Email encryption flaws can expose Apple Mail, Outlook, and Thunderbird messages

Email encryption flaws can expose Apple Mail, Outlook, and Thunderbird messages

Email encryption flaws can expose Apple Mail, Outlook, and Thunderbird messages

Sebastian Schinzel, the lead researcher on Efail and a professor of computer security at Münster University of Applied Sciences, said on Twitter that there were "currently no reliable fixes for the vulnerability".

In the short term, the researchers and the Electronic Frontier Foundation (EFF) recommend users disable PGP plugins and use non-email based messaging platforms to decrypt messages until a long-term solution is developed.

After changing an encrypted email in a particular way, attackers will send this modified encrypted email to the victim.

This attack exploits vulnerabilities in the way that popular clients such as Apple Mail, iOS Mail and Mozilla Thunderbird implement encryption. The attacker would have to have access to the encrypted emails to begin with, meaning that the victim's account would need to be compromised as a starting point.

Pretty Good Privacy (PGP) is an encryption tool used to sign emails, documents, directories, and even full hard disks.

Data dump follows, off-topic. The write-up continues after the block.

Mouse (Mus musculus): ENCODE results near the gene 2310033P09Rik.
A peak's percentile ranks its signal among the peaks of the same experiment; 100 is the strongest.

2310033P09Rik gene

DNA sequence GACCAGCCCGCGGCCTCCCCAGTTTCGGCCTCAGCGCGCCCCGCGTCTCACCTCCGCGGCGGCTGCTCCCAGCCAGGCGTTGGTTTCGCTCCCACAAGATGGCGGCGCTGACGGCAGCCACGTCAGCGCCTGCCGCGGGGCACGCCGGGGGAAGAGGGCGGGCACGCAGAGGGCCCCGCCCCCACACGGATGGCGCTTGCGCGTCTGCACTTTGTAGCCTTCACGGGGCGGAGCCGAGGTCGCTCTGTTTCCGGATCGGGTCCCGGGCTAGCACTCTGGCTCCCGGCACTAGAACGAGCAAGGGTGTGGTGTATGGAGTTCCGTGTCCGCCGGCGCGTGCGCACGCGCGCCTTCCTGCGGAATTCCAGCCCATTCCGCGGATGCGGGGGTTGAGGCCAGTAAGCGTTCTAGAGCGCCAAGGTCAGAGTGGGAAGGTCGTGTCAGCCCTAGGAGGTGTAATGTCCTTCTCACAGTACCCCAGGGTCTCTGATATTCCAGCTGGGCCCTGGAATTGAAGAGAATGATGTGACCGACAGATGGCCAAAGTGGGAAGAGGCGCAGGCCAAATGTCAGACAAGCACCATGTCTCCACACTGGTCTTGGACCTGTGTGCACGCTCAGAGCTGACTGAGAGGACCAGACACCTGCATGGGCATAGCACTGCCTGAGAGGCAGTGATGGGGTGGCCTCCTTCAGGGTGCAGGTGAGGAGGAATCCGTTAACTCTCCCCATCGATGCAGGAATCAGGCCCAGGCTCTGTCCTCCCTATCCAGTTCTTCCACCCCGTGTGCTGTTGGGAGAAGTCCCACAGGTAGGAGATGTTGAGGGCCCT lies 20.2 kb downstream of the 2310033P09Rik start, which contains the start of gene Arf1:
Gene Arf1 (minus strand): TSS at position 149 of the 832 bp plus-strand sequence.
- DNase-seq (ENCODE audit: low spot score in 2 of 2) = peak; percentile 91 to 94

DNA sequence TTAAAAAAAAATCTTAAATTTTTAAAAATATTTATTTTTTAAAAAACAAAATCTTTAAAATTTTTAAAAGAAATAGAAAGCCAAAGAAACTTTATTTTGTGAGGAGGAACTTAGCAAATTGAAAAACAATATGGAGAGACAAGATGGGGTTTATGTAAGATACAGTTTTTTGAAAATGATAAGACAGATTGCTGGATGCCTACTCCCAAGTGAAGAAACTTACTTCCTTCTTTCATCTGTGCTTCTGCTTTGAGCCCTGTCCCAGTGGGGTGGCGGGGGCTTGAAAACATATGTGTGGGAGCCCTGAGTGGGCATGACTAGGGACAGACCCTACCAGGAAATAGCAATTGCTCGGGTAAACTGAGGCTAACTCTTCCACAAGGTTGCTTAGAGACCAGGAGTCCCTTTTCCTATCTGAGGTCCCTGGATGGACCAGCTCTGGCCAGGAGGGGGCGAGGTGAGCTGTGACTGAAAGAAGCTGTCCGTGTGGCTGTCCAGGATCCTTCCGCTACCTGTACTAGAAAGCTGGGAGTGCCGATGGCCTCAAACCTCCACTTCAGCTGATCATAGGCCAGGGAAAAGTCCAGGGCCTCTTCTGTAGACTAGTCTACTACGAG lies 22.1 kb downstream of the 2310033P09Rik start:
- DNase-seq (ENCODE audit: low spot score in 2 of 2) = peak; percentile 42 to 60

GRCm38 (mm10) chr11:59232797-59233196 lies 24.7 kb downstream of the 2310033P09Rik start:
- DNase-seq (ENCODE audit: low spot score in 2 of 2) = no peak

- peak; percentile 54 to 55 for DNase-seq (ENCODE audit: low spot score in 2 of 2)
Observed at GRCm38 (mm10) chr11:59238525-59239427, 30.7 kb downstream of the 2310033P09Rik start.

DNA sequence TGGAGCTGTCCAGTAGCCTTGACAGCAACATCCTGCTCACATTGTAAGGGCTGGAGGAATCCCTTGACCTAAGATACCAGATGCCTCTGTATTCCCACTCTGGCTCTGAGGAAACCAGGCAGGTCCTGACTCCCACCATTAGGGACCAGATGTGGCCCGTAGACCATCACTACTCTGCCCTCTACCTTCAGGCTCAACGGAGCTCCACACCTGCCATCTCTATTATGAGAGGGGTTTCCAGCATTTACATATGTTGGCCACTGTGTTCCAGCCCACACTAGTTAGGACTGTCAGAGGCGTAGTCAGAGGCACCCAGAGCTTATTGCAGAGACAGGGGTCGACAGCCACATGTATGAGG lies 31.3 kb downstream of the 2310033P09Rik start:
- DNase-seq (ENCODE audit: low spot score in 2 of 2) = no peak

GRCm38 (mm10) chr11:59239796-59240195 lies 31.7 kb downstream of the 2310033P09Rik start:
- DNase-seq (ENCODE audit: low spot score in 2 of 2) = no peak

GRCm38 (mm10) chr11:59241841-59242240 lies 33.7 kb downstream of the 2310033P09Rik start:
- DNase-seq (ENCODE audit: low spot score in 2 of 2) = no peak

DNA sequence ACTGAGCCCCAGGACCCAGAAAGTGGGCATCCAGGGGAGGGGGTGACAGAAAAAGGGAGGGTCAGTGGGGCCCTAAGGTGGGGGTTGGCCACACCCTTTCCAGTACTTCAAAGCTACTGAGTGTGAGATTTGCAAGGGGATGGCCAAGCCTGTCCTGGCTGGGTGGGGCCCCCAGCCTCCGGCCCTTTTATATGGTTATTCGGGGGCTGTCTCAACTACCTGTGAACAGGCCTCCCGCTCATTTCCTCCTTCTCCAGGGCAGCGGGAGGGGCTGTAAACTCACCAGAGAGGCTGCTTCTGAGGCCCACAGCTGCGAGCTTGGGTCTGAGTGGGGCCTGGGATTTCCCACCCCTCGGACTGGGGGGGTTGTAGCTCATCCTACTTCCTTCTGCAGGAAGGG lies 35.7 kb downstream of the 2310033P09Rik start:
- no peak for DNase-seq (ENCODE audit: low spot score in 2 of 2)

A group of nine researchers has discovered a critical vulnerability in the systems end-to-end email encryption using OpenPGP and S/MIME.

"The first attack is a "direct exfiltration" attack that is caused by the details of how mail clients choose to display HTML to the user".

He said attacks exploiting the vulnerabilities can be mitigated if users eschew HTML emails, or at least if they read them using a "proper MIME parser and disallow any access to external links".

"EFAIL abuses active content of HTML emails, for example externally loaded images or styles, to exfiltrate plaintext through requested URLs". The researchers say new and archived emails are vulnerable to attack. EFF, the world's biggest digital rights group, which has seen the details, says that such a vulnerability is an "immediate risk to those using these tools for email communication, including the potential exposure of the contents of past messages". It does not encrypt metadata and is very far from easy to use, but it is nevertheless widely regarded as by far the safest way to send secure emails.

According to a tweet from Schinzel, the vulnerabilities "might reveal the plaintext of encrypted emails, including encrypted emails sent in the past". There are other methods that could be used to attack the information, but these backchannels are more hard to exploit. "In 2018, businesses must re-evaluate how they communicate, opting to phase out email for secure communications solutions that are open-source, independently audited and end-to-end encrypted".

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